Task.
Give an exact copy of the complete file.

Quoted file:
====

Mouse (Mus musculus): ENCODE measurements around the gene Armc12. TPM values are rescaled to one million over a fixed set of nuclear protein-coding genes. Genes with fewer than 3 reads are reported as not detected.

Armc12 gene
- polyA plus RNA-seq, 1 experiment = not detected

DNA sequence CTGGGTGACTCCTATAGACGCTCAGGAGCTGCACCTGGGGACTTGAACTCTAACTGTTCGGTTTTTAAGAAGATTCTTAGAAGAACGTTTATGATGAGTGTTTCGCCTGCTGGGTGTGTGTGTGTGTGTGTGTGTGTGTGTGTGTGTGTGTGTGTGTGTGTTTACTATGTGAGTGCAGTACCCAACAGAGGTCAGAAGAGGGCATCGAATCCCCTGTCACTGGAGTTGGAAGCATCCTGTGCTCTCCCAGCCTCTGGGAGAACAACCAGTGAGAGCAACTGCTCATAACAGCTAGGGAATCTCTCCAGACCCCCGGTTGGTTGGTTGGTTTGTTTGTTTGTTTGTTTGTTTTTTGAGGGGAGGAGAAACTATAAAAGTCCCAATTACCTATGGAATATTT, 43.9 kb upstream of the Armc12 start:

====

Mouse (Mus musculus): ENCODE measurements around the gene Armc12. TPM values are rescaled to one million over a fixed set of nuclear protein-coding genes. Genes with fewer than 3 reads are reported as not detected.

Armc12 gene
- polyA plus RNA-seq, 1 experiment = not detected

DNA sequence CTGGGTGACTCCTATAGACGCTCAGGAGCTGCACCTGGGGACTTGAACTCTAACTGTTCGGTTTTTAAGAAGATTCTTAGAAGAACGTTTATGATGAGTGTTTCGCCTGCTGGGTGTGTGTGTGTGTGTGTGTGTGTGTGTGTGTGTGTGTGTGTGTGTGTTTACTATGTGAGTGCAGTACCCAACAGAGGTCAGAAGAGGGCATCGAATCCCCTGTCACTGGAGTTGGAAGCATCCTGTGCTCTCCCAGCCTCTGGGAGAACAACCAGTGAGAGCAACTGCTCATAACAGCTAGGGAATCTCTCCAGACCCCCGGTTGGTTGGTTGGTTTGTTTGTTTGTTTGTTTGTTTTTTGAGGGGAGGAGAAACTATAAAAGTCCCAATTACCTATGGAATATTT, 43.9 kb upstream of the Armc12 start: